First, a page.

(1) By negligent studies 146

(2) By dull, drowsy preaching 147

(3) By not compassionate and helping destitute congregations 150

3. Our prevailing regard to our worldly interests, in opposition to the interests of Christ 150

(1) By temporizing 150

(2) By too much thinking worldly things 151

(3) By barrenness in works of charity 152

4. Our undervaluing the unity and peace of the Church 156

5. Our negligence in exercising Church discipline 163

Section 2

The duty of personal catechizing and instructing the flock particularly recommended 172



Motives from the benefits of the work 173

1. It will be a most hopeful mean of the conversion of sinners 174

2. It will essentially promote the edification of saints 176

3. It will make our public preaching better understood by our people 177

4. It will make us more familiar with them, and assist us in winning their affections 177

5. It will make us better acquainted with their spiritual state, and enable us better to watch over them 178

6. It will assist us in the admission of persons to the sacraments 178

7. It will show men the true nature of the ministerial office 178

8. It will show our people the nature of their duty to their ministers 180

9. It will give the governors of the nation more correct views of the Christian ministry, and so may procure from them further help 182

10. It will exceedingly facilitate the ministerial work in succeeding generations 185

11. It will conduce to the better ordering of families, and the better spending of the Lord's day 186

12. It will help to preserve many ministers from idleness and mis-spending their time 186

13. It will contribute to subdue our own corruptions, and to exercise our own graces 187

14. It will withdraw both ourselves and our people from vain controversies, and the lesser matters of religion 187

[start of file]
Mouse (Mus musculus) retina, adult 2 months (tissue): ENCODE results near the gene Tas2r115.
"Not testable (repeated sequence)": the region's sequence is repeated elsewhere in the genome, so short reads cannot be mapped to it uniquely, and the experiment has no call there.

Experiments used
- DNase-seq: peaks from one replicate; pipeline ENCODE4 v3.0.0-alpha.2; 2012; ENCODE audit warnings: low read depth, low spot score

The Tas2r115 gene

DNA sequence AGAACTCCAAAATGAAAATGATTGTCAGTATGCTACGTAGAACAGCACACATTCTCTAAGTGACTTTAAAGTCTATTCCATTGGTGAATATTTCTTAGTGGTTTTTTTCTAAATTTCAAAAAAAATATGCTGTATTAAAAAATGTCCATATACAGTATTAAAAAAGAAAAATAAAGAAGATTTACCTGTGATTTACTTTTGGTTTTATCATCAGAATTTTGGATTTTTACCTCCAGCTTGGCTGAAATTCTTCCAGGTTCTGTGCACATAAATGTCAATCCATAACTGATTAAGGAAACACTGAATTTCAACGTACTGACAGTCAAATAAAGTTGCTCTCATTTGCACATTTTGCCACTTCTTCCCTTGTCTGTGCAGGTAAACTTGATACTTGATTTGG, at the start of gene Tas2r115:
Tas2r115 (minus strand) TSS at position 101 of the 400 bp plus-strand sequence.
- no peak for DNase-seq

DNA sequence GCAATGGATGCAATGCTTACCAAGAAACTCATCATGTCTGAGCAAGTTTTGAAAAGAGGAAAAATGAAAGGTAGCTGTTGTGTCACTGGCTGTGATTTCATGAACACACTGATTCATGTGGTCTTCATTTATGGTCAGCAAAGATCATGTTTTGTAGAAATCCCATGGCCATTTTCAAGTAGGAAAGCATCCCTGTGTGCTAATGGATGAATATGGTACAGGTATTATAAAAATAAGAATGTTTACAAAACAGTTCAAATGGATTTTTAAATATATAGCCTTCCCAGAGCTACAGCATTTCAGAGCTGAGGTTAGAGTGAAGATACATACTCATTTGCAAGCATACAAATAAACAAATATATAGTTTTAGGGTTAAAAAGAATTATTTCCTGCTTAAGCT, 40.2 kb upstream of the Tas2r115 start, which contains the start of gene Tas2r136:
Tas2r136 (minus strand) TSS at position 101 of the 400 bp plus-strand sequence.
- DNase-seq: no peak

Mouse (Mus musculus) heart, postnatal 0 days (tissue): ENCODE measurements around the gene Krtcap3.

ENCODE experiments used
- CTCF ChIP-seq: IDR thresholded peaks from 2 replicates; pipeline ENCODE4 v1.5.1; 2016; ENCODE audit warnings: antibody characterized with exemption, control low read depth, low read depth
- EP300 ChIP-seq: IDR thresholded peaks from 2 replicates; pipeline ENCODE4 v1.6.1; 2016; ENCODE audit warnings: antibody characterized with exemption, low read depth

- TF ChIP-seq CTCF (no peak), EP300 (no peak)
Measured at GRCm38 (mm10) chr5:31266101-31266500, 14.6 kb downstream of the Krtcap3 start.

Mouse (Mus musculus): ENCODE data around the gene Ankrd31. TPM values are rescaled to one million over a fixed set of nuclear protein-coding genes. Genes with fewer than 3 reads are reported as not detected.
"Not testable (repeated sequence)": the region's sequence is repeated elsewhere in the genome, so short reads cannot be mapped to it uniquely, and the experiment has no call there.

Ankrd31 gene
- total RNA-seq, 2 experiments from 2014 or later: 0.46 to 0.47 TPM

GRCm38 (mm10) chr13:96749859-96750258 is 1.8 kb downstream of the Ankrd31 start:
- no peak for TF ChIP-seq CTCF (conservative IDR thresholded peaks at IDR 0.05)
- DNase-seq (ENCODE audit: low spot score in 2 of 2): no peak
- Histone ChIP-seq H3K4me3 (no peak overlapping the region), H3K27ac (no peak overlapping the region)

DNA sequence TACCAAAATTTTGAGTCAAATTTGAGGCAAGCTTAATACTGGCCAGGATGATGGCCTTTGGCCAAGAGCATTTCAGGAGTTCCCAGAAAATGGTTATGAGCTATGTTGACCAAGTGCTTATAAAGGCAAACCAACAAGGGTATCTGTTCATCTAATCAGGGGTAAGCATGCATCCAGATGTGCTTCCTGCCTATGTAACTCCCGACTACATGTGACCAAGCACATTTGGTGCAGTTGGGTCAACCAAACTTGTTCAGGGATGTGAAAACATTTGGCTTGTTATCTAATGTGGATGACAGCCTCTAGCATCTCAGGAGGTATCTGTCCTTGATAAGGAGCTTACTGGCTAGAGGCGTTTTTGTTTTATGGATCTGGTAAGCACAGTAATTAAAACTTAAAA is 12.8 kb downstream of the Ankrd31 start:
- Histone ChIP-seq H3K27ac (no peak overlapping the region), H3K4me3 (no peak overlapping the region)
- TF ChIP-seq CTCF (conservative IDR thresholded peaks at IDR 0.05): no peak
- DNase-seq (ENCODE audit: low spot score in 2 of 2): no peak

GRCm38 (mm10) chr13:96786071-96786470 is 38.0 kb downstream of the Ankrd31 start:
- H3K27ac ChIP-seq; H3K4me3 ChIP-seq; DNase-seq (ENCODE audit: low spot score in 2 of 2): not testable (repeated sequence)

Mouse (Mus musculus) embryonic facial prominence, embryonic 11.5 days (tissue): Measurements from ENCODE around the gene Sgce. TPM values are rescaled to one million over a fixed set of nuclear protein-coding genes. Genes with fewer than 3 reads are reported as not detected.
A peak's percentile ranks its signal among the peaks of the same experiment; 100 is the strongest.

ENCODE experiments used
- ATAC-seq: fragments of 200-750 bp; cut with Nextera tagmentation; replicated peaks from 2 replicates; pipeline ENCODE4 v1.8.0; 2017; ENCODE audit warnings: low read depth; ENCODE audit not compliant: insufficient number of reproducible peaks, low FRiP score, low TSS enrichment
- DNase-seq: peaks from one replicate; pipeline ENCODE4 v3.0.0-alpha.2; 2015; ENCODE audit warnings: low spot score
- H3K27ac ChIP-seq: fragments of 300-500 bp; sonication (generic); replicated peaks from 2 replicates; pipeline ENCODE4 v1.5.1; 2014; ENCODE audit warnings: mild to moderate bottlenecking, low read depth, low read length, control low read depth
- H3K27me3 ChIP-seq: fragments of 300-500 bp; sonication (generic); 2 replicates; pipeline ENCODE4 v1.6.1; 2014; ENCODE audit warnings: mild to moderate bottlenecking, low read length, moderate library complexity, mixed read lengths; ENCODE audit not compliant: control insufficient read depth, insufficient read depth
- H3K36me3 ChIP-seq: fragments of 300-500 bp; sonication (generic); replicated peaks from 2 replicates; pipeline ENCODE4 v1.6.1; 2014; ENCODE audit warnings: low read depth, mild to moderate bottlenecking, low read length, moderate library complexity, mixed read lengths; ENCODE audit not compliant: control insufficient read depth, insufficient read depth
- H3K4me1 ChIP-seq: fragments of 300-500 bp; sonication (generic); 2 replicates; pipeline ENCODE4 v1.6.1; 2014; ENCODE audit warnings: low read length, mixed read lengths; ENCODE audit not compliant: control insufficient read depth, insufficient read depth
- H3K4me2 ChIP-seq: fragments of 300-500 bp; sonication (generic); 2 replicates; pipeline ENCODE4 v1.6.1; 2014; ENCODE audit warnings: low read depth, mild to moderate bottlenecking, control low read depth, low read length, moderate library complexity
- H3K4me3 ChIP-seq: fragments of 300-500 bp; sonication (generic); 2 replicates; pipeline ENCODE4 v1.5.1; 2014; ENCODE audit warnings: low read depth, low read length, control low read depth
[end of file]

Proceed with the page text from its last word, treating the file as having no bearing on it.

15. It will extend these various benefits to all the people in our several parishes 188

16. It will not even stop here, but is like to be a work that will reach over the whole land 188

17. The weight and excellence of the duty recommended 189


Motives from the difficulties of the work 192

1. Difficulties in ourselves 192

2. Difficulties in our people 193


Motives from the necessity of the work 195

1. It is necessary for the glory of God 195

2. It is necessary for the welfare of our people 197

3. It is necessary for our own welfare 199


Application of these motives 200




Directions for bringing our people to submit to the exercise 232

1. Conduct yourselves in the general course of your life and ministry, so as to convince them of your ability, sincerity, and love to them 232

2. Convince them of the benefit and necessity of this exercise 233

3. Put catechisms into the hands of every family in your congregation, whether rich or poor 235

4. Deal gently with them, and avoid every kind of discouragement 236

5. Expostulate with such as are obstinate and disobedient 237


Directions for prosecuting the exercise with success 237

1. Address a few words to them in general to mollify their minds, and to remove all offense 238

2. Take them one by one, and deal with each of them apart 239

3. Take an account of what each of them has learned of the catechism 240

4. Try by further questions how far they understand what they have learned 240

5. When you have tried their knowledge, proceed next to instruct them yourselves 244

6. If they appear to be unconverted, make some prudent inquiry into their state 245

7. Endeavor to impress their heart with a sense of their deplorable condition 248

8. Conclude with an exhortation to them to believe in Christ, and to the diligent use of the external means of grace 250

9. At dismissing them, mollify their minds by a few words deprecating anything like offence, and endeavor to engage the masters of families to carry on the work you have begun 252

10. Keep a list of your people in a book, with notes of their character and necessities 253

11. Through the whole course of the exercise, see that the manner as well as the matter be suited to the end 254

12. If God enable you, extend your charity to those of the poorer sort, before they part from you 256

Product Details

Title: The Reformed Pastor

Author: Richard Baxter

Publisher: Banner of Truth

Pages: 312

Binding: Paperback

Size: 18.1 x 12.0 x 1.8 cm

ISBN: 9781848712119